16% of cats administered fresh frozen plasma (FFP) experienced a possible adverse transfusion reaction (ATR) which was mild and had no significant impact on survival. The most common ATR was increased body temperature, followed by dyspnoea/tachypnoea
Journal citation

Lane, W.G., Sinnott-Stutzman, V.B. (2020)
Retrospective evaluation of fresh frozen plasma use in 121 cats: 2009-201
Journal of Veterinary Emergency and Critical Care; 30 (5) 558-566
Abstract

Published September/October 2020

Type of study
  • Retrospective study
  • n = 121 cats
Key points
  • The main objectives of this study were to report the most common indications, doses used and rate of adverse transfusion reactions (ATR) in cats administered fresh frozen plasma (FFP)
  • Prophylactic use is controversial as a clear benefit has not been demonstrated, and FFP represents a high-cost resource with the potential risk to cause harm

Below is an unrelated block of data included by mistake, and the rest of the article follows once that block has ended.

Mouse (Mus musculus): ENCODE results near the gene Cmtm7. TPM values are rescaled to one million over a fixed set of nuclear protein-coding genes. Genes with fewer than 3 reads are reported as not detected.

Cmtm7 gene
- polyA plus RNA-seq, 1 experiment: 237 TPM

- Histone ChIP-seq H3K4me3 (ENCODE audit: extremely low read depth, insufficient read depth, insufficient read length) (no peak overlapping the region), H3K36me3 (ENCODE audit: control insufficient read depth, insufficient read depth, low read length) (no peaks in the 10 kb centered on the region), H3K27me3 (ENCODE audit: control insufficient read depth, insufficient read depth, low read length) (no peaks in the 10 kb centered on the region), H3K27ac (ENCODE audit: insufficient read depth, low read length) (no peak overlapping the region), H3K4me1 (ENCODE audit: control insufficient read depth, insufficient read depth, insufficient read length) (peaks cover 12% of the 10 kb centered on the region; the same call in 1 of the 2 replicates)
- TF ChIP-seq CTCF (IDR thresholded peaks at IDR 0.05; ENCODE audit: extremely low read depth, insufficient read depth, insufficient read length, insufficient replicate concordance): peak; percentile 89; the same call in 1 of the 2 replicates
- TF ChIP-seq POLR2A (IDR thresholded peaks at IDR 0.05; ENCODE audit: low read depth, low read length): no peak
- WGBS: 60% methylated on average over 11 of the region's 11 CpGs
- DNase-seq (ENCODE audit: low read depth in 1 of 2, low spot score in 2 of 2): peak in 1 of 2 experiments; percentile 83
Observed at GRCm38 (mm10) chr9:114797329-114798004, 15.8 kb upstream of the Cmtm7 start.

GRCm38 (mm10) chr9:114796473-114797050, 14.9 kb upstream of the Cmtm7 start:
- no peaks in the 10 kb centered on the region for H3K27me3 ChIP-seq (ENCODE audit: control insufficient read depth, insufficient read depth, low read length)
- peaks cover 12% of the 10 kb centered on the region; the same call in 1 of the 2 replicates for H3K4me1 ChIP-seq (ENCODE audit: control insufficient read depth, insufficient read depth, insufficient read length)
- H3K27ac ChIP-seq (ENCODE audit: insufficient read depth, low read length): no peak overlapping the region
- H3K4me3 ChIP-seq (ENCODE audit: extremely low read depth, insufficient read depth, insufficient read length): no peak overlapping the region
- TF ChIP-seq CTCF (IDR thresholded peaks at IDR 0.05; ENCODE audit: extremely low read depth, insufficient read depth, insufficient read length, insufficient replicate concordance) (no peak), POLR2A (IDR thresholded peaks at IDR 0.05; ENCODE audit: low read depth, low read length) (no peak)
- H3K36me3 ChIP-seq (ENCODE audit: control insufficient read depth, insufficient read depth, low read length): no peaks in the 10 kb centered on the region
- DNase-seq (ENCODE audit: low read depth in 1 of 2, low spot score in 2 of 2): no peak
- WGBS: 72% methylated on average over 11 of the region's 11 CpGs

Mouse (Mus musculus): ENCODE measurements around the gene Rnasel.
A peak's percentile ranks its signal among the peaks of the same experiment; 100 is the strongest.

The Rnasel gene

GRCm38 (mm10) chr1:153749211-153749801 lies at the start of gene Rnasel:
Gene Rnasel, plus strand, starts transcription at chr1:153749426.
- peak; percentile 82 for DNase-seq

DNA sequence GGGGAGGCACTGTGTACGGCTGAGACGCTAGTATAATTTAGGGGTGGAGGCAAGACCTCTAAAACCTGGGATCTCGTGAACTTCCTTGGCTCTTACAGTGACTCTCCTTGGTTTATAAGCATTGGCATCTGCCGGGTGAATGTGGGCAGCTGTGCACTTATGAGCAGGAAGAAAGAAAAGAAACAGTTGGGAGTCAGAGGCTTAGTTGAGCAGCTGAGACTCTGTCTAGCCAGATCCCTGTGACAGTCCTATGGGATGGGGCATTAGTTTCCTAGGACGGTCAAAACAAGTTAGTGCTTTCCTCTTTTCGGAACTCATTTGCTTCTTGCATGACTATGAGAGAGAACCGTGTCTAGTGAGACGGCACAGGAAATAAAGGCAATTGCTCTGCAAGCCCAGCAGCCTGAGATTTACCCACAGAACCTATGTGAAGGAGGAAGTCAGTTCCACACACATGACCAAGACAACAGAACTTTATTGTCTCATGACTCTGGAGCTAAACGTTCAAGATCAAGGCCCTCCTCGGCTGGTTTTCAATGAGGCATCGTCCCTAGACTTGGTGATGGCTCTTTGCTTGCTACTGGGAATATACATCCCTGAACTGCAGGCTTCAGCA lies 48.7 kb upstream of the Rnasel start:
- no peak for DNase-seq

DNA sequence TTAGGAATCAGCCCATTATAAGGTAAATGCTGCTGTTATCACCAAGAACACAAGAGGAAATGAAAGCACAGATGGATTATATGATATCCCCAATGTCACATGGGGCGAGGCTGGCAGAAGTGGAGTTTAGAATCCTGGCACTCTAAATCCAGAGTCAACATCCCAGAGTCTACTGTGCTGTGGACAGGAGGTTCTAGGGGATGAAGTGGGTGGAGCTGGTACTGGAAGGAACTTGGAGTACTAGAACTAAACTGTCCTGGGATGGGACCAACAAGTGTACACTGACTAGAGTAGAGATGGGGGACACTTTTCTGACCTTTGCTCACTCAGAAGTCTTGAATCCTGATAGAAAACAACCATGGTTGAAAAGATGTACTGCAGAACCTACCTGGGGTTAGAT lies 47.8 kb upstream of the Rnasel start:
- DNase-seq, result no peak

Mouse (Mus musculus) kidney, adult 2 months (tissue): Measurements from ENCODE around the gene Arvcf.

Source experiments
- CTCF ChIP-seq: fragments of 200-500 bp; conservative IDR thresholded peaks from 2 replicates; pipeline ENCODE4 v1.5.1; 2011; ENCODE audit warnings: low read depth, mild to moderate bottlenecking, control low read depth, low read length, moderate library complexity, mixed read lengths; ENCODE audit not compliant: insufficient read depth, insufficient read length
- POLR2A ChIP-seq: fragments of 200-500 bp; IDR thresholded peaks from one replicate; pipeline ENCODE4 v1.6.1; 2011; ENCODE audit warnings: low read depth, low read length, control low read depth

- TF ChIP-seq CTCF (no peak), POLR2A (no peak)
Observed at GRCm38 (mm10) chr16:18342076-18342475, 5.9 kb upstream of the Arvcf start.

• Coagulopathy was the most common indication for FFP administration in cats
  • Median dose administered was 6 ml/kg
  • Cats were significantly less likely to be coagulopathic post-transfusion
  • A possible ATR occurred in 16% of cats and was mild with no significant impact on survival
  • Increased body temperature was the most common ATR (10%) followed by dyspnoea/tachypnoea (7%)
  • Despite the use of FFP for prophylactic use being controversial, only a third of cats with suspected coagulopathy had evidence of haemorrhage at the time of transfusion

Limitations

  • Retrospective nature of the study meant records were often incomplete
  • Lack of a control group meant that outcomes for cats with similar disease processes could not be compared, so any suggestion of clinical benefit from the doses in this study must be interpreted cautiously
Conclusions
  • ATR’s in cats administered FFP are infrequent and mild with no significant impact on survival
  • Increased body temperature was the most common ATR followed by dyspnoea/tachypnoea